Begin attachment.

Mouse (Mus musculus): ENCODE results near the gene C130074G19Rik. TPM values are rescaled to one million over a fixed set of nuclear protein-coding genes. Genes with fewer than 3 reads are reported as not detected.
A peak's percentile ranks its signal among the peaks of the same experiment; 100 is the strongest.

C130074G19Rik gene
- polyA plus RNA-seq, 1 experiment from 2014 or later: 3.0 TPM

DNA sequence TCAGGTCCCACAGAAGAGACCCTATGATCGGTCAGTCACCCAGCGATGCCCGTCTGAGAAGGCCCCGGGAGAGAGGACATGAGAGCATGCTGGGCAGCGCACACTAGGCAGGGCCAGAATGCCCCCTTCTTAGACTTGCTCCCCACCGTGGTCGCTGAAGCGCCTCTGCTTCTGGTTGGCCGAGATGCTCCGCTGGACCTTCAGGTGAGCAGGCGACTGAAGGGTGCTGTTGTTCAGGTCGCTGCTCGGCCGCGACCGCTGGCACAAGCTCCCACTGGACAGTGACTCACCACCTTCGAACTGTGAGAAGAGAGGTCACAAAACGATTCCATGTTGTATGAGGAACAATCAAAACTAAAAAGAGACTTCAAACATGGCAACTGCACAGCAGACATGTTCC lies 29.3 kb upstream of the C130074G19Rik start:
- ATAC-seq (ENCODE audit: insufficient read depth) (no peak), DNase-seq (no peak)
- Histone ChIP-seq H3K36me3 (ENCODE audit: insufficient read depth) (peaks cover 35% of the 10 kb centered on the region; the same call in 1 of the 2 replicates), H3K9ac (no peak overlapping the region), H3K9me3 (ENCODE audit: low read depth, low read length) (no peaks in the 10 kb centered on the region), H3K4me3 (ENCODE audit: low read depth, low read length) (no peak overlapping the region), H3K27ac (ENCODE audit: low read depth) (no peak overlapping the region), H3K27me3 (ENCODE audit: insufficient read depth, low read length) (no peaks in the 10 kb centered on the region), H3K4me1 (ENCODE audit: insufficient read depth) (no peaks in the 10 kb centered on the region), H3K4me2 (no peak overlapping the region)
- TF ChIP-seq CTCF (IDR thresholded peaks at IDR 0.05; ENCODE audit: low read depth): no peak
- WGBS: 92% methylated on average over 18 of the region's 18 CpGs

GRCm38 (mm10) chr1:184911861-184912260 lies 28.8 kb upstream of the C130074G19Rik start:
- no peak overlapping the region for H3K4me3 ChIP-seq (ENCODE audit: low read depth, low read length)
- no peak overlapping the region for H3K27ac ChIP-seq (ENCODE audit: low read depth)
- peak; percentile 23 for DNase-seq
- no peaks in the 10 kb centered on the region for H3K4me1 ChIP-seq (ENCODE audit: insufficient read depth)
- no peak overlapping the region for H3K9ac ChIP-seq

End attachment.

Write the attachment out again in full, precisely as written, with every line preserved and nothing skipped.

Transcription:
Mouse (Mus musculus): ENCODE results near the gene C130074G19Rik. TPM values are rescaled to one million over a fixed set of nuclear protein-coding genes. Genes with fewer than 3 reads are reported as not detected.
A peak's percentile ranks its signal among the peaks of the same experiment; 100 is the strongest.

C130074G19Rik gene
- polyA plus RNA-seq, 1 experiment from 2014 or later: 3.0 TPM

DNA sequence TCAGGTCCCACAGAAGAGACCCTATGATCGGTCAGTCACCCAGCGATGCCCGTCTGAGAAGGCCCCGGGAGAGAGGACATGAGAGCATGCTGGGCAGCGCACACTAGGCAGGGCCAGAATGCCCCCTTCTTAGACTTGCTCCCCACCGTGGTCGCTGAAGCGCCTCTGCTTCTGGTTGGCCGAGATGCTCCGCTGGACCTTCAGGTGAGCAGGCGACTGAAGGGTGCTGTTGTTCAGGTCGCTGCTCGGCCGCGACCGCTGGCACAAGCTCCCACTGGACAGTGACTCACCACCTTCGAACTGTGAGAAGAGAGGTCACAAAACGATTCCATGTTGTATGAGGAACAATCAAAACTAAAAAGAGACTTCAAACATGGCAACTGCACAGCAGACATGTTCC lies 29.3 kb upstream of the C130074G19Rik start:
- ATAC-seq (ENCODE audit: insufficient read depth) (no peak), DNase-seq (no peak)
- Histone ChIP-seq H3K36me3 (ENCODE audit: insufficient read depth) (peaks cover 35% of the 10 kb centered on the region; the same call in 1 of the 2 replicates), H3K9ac (no peak overlapping the region), H3K9me3 (ENCODE audit: low read depth, low read length) (no peaks in the 10 kb centered on the region), H3K4me3 (ENCODE audit: low read depth, low read length) (no peak overlapping the region), H3K27ac (ENCODE audit: low read depth) (no peak overlapping the region), H3K27me3 (ENCODE audit: insufficient read depth, low read length) (no peaks in the 10 kb centered on the region), H3K4me1 (ENCODE audit: insufficient read depth) (no peaks in the 10 kb centered on the region), H3K4me2 (no peak overlapping the region)
- TF ChIP-seq CTCF (IDR thresholded peaks at IDR 0.05; ENCODE audit: low read depth): no peak
- WGBS: 92% methylated on average over 18 of the region's 18 CpGs

GRCm38 (mm10) chr1:184911861-184912260 lies 28.8 kb upstream of the C130074G19Rik start:
- no peak overlapping the region for H3K4me3 ChIP-seq (ENCODE audit: low read depth, low read length)
- no peak overlapping the region for H3K27ac ChIP-seq (ENCODE audit: low read depth)
- peak; percentile 23 for DNase-seq
- no peaks in the 10 kb centered on the region for H3K4me1 ChIP-seq (ENCODE audit: insufficient read depth)
- no peak overlapping the region for H3K9ac ChIP-seq